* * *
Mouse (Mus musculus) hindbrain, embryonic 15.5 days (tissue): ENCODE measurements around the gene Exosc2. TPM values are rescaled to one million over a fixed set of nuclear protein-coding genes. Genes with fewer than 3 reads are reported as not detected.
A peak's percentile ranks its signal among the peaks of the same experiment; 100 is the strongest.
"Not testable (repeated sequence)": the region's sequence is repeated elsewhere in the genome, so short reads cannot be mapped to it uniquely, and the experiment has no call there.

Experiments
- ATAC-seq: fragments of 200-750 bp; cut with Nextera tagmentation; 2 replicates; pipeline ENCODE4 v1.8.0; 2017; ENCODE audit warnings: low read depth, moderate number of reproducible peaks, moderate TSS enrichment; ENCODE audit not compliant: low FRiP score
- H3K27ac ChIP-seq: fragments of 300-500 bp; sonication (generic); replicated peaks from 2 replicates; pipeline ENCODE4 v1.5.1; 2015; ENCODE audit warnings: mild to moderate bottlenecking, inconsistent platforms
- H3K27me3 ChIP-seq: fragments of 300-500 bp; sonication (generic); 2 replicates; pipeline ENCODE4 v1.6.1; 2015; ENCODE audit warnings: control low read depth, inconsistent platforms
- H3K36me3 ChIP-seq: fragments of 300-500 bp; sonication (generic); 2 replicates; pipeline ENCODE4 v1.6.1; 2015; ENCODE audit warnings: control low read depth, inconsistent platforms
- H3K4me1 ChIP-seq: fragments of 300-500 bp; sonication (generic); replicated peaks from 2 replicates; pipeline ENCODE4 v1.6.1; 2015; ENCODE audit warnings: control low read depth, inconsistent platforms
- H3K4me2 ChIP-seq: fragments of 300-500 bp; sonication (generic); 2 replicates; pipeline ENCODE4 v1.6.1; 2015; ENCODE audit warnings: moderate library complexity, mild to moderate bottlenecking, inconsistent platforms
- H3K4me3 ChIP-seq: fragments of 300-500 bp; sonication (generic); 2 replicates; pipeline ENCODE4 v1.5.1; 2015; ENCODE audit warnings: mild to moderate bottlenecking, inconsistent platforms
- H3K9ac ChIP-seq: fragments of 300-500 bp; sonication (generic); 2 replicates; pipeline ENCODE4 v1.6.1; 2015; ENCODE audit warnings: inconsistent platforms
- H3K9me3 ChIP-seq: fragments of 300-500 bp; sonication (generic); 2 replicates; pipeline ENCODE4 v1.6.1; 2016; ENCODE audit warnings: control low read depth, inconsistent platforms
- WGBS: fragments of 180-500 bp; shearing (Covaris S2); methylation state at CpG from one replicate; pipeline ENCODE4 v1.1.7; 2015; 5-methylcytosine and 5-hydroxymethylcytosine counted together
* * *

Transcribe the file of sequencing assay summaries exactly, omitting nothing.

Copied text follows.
Mouse (Mus musculus) hindbrain, embryonic 15.5 days (tissue): ENCODE measurements around the gene Exosc2. TPM values are rescaled to one million over a fixed set of nuclear protein-coding genes. Genes with fewer than 3 reads are reported as not detected.
A peak's percentile ranks its signal among the peaks of the same experiment; 100 is the strongest.
"Not testable (repeated sequence)": the region's sequence is repeated elsewhere in the genome, so short reads cannot be mapped to it uniquely, and the experiment has no call there.

Experiments
- ATAC-seq: fragments of 200-750 bp; cut with Nextera tagmentation; 2 replicates; pipeline ENCODE4 v1.8.0; 2017; ENCODE audit warnings: low read depth, moderate number of reproducible peaks, moderate TSS enrichment; ENCODE audit not compliant: low FRiP score
- H3K27ac ChIP-seq: fragments of 300-500 bp; sonication (generic); replicated peaks from 2 replicates; pipeline ENCODE4 v1.5.1; 2015; ENCODE audit warnings: mild to moderate bottlenecking, inconsistent platforms
- H3K27me3 ChIP-seq: fragments of 300-500 bp; sonication (generic); 2 replicates; pipeline ENCODE4 v1.6.1; 2015; ENCODE audit warnings: control low read depth, inconsistent platforms
- H3K36me3 ChIP-seq: fragments of 300-500 bp; sonication (generic); 2 replicates; pipeline ENCODE4 v1.6.1; 2015; ENCODE audit warnings: control low read depth, inconsistent platforms
- H3K4me1 ChIP-seq: fragments of 300-500 bp; sonication (generic); replicated peaks from 2 replicates; pipeline ENCODE4 v1.6.1; 2015; ENCODE audit warnings: control low read depth, inconsistent platforms
- H3K4me2 ChIP-seq: fragments of 300-500 bp; sonication (generic); 2 replicates; pipeline ENCODE4 v1.6.1; 2015; ENCODE audit warnings: moderate library complexity, mild to moderate bottlenecking, inconsistent platforms
- H3K4me3 ChIP-seq: fragments of 300-500 bp; sonication (generic); 2 replicates; pipeline ENCODE4 v1.5.1; 2015; ENCODE audit warnings: mild to moderate bottlenecking, inconsistent platforms
- H3K9ac ChIP-seq: fragments of 300-500 bp; sonication (generic); 2 replicates; pipeline ENCODE4 v1.6.1; 2015; ENCODE audit warnings: inconsistent platforms
- H3K9me3 ChIP-seq: fragments of 300-500 bp; sonication (generic); 2 replicates; pipeline ENCODE4 v1.6.1; 2016; ENCODE audit warnings: control low read depth, inconsistent platforms
- WGBS: fragments of 180-500 bp; shearing (Covaris S2); methylation state at CpG from one replicate; pipeline ENCODE4 v1.1.7; 2015; 5-methylcytosine and 5-hydroxymethylcytosine counted together